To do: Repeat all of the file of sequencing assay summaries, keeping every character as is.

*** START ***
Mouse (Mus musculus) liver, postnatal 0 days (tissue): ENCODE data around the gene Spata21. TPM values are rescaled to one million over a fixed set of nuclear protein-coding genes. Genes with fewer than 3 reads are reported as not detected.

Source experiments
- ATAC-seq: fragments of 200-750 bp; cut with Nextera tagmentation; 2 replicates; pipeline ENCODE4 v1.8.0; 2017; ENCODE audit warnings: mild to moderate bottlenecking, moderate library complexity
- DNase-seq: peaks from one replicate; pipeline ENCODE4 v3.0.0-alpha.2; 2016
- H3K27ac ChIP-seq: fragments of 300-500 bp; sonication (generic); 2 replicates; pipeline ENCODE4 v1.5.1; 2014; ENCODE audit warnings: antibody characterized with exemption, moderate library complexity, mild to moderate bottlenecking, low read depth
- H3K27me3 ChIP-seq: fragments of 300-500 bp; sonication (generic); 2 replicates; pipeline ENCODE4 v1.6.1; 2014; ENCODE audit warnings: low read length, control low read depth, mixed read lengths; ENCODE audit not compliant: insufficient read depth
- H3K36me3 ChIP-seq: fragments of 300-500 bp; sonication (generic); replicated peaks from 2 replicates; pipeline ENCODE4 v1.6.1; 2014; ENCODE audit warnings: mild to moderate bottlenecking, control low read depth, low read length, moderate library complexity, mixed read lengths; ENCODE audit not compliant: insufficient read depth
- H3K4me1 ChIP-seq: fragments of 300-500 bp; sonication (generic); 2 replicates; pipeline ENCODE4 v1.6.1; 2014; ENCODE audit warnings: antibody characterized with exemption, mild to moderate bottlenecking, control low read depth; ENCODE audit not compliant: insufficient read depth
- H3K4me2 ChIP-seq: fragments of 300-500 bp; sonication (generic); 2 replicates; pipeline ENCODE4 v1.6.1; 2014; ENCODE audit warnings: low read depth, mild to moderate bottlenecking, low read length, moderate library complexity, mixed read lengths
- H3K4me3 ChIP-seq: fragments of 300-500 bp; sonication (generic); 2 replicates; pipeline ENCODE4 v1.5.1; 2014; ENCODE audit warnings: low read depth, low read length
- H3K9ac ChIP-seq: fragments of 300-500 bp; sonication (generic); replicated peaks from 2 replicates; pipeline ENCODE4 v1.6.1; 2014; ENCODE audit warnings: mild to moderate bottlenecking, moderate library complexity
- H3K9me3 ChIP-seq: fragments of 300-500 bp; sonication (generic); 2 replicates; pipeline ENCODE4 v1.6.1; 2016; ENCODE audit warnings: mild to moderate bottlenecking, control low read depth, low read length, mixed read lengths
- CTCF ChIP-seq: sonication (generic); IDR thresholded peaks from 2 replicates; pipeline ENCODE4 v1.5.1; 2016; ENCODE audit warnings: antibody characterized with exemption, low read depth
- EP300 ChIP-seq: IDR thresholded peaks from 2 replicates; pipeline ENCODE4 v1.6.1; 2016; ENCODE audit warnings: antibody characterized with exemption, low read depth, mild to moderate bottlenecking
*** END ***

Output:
Mouse (Mus musculus) liver, postnatal 0 days (tissue): ENCODE data around the gene Spata21. TPM values are rescaled to one million over a fixed set of nuclear protein-coding genes. Genes with fewer than 3 reads are reported as not detected.

Source experiments
- ATAC-seq: fragments of 200-750 bp; cut with Nextera tagmentation; 2 replicates; pipeline ENCODE4 v1.8.0; 2017; ENCODE audit warnings: mild to moderate bottlenecking, moderate library complexity
- DNase-seq: peaks from one replicate; pipeline ENCODE4 v3.0.0-alpha.2; 2016
- H3K27ac ChIP-seq: fragments of 300-500 bp; sonication (generic); 2 replicates; pipeline ENCODE4 v1.5.1; 2014; ENCODE audit warnings: antibody characterized with exemption, moderate library complexity, mild to moderate bottlenecking, low read depth
- H3K27me3 ChIP-seq: fragments of 300-500 bp; sonication (generic); 2 replicates; pipeline ENCODE4 v1.6.1; 2014; ENCODE audit warnings: low read length, control low read depth, mixed read lengths; ENCODE audit not compliant: insufficient read depth
- H3K36me3 ChIP-seq: fragments of 300-500 bp; sonication (generic); replicated peaks from 2 replicates; pipeline ENCODE4 v1.6.1; 2014; ENCODE audit warnings: mild to moderate bottlenecking, control low read depth, low read length, moderate library complexity, mixed read lengths; ENCODE audit not compliant: insufficient read depth
- H3K4me1 ChIP-seq: fragments of 300-500 bp; sonication (generic); 2 replicates; pipeline ENCODE4 v1.6.1; 2014; ENCODE audit warnings: antibody characterized with exemption, mild to moderate bottlenecking, control low read depth; ENCODE audit not compliant: insufficient read depth
- H3K4me2 ChIP-seq: fragments of 300-500 bp; sonication (generic); 2 replicates; pipeline ENCODE4 v1.6.1; 2014; ENCODE audit warnings: low read depth, mild to moderate bottlenecking, low read length, moderate library complexity, mixed read lengths
- H3K4me3 ChIP-seq: fragments of 300-500 bp; sonication (generic); 2 replicates; pipeline ENCODE4 v1.5.1; 2014; ENCODE audit warnings: low read depth, low read length
- H3K9ac ChIP-seq: fragments of 300-500 bp; sonication (generic); replicated peaks from 2 replicates; pipeline ENCODE4 v1.6.1; 2014; ENCODE audit warnings: mild to moderate bottlenecking, moderate library complexity
- H3K9me3 ChIP-seq: fragments of 300-500 bp; sonication (generic); 2 replicates; pipeline ENCODE4 v1.6.1; 2016; ENCODE audit warnings: mild to moderate bottlenecking, control low read depth, low read length, mixed read lengths
- CTCF ChIP-seq: sonication (generic); IDR thresholded peaks from 2 replicates; pipeline ENCODE4 v1.5.1; 2016; ENCODE audit warnings: antibody characterized with exemption, low read depth
- EP300 ChIP-seq: IDR thresholded peaks from 2 replicates; pipeline ENCODE4 v1.6.1; 2016; ENCODE audit warnings: antibody characterized with exemption, low read depth, mild to moderate bottlenecking